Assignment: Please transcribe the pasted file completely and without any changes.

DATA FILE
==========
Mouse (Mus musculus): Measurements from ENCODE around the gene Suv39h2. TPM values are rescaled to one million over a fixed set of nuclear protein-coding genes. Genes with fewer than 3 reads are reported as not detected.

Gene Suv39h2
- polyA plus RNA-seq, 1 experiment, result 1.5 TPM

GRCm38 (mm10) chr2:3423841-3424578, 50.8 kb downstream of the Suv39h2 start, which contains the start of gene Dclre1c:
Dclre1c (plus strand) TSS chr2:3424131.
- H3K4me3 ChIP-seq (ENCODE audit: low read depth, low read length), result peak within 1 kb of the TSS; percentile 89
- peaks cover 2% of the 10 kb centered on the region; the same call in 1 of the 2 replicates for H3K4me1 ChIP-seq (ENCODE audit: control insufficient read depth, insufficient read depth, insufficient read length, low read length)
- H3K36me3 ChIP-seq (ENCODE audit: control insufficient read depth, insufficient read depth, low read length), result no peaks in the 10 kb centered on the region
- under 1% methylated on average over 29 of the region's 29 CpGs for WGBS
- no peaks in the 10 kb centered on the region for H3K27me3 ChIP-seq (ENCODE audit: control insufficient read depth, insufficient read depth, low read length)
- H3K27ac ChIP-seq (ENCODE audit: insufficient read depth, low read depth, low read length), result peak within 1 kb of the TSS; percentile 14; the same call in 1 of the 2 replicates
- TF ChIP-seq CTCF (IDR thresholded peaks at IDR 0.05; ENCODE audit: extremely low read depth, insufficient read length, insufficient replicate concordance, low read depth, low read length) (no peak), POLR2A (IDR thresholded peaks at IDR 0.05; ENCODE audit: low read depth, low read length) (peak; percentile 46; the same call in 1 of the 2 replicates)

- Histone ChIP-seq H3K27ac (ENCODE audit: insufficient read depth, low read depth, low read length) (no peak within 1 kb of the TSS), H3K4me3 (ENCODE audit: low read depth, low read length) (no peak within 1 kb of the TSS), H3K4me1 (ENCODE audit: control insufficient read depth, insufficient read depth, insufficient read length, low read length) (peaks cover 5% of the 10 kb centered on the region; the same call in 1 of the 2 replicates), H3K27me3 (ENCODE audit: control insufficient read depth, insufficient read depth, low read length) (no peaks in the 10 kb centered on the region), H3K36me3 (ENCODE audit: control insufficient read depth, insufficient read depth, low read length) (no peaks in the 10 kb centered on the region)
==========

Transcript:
Mouse (Mus musculus): Measurements from ENCODE around the gene Suv39h2. TPM values are rescaled to one million over a fixed set of nuclear protein-coding genes. Genes with fewer than 3 reads are reported as not detected.

Gene Suv39h2
- polyA plus RNA-seq, 1 experiment, result 1.5 TPM

GRCm38 (mm10) chr2:3423841-3424578, 50.8 kb downstream of the Suv39h2 start, which contains the start of gene Dclre1c:
Dclre1c (plus strand) TSS chr2:3424131.
- H3K4me3 ChIP-seq (ENCODE audit: low read depth, low read length), result peak within 1 kb of the TSS; percentile 89
- peaks cover 2% of the 10 kb centered on the region; the same call in 1 of the 2 replicates for H3K4me1 ChIP-seq (ENCODE audit: control insufficient read depth, insufficient read depth, insufficient read length, low read length)
- H3K36me3 ChIP-seq (ENCODE audit: control insufficient read depth, insufficient read depth, low read length), result no peaks in the 10 kb centered on the region
- under 1% methylated on average over 29 of the region's 29 CpGs for WGBS
- no peaks in the 10 kb centered on the region for H3K27me3 ChIP-seq (ENCODE audit: control insufficient read depth, insufficient read depth, low read length)
- H3K27ac ChIP-seq (ENCODE audit: insufficient read depth, low read depth, low read length), result peak within 1 kb of the TSS; percentile 14; the same call in 1 of the 2 replicates
- TF ChIP-seq CTCF (IDR thresholded peaks at IDR 0.05; ENCODE audit: extremely low read depth, insufficient read length, insufficient replicate concordance, low read depth, low read length) (no peak), POLR2A (IDR thresholded peaks at IDR 0.05; ENCODE audit: low read depth, low read length) (peak; percentile 46; the same call in 1 of the 2 replicates)

- Histone ChIP-seq H3K27ac (ENCODE audit: insufficient read depth, low read depth, low read length) (no peak within 1 kb of the TSS), H3K4me3 (ENCODE audit: low read depth, low read length) (no peak within 1 kb of the TSS), H3K4me1 (ENCODE audit: control insufficient read depth, insufficient read depth, insufficient read length, low read length) (peaks cover 5% of the 10 kb centered on the region; the same call in 1 of the 2 replicates), H3K27me3 (ENCODE audit: control insufficient read depth, insufficient read depth, low read length) (no peaks in the 10 kb centered on the region), H3K36me3 (ENCODE audit: control insufficient read depth, insufficient read depth, low read length) (no peaks in the 10 kb centered on the region)